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When Sarah Hopson realizes her successful high-rise New York lifestyle is devoid of meaning, she packs her bags and heads for her home town in the Scottish Borders to look for Sam, her ... See full summary »
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Harrison Lloyd is a Pulitzer-winning photojournalist. His wife and family are making it hard for him to keep his mind on his work when he's in a war zone, and he wants to change jobs to something less stressful. But he's got one last assignment, in war-torn Yugoslavia, in 1991, at the height of the fighting. Word comes back that he apparently died in a building collapse, but his wife Sarah (also a journalist for Newsweek) refuses to believe that he's dead and goes looking for him. She's helped immensely by the photo-journalists Eric Kyle and Marc Stevenson that she runs into over there; together, they're determined to make it through the chaotic landscape to Vukovar, which is not only the nexus of the war but where she believes Harrison is located. Meanwhile, Harrison's son Cesar is looking after his father's prized greenhouse, keeping hope, and flowers, alive. Written by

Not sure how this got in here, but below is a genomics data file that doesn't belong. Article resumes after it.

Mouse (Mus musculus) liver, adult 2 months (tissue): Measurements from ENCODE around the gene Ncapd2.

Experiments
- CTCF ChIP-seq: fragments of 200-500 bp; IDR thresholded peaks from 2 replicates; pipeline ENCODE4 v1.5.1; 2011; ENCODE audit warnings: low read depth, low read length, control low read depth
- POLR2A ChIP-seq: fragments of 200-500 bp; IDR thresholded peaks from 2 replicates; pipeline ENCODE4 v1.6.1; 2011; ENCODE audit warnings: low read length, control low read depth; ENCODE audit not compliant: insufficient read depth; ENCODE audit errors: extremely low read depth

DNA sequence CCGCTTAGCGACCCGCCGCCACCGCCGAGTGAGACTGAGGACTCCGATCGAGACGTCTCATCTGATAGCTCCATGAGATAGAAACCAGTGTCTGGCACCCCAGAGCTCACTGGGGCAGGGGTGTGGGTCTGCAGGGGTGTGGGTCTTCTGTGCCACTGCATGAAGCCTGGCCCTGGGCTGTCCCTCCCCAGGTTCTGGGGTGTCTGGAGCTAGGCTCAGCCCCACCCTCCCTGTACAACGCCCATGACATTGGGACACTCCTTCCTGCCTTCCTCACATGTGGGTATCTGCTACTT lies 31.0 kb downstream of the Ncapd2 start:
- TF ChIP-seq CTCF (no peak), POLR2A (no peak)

Jon Reeves <firstname.lastname@example.org>
Realistic and by most part very accurate display of urban warfare
As someone who had lived through this war [I live in Osijek, town frequently mentioned in the movie, only 30 kilometers from Vukovar] and have seen the atrocities first hand, I'll start by commenting the realistic value. To my surprise, the Harrison flowers turned out to be very accurate in portraying what it was like. The details, such as locations, army uniforms and equipment, names, places, scenes and the geographic and historic facts, are pretty much all spot-on true. There are few barely noticeable mistakes, but it'd be nitpicking on my behalf even mentioning them. So, to anyone interested in seeing what the end 20th centuries warfare really looks like, I highly recommend it. It's miles ahead of Holywoods cheezy Rambo-style war movies and by it's ruthless realism it really is a visual kick in the gut.
As for the plot - the love story that serves as a guideline seems pretty much unnecessary and hard to believe. It has occurred to me that it'd be far more believable if Andie MacDowel was the photojournalist lost in the war-zone and her husband goes to get her out, not the other way around. So, those looking for a warm love tale, this will hardly be the best choice. Those interested in seeing the insanity of the easter-Europe 1991. war conflict, the cruelty and danger of modern photojournalism - I can hardly think of anything better than this.
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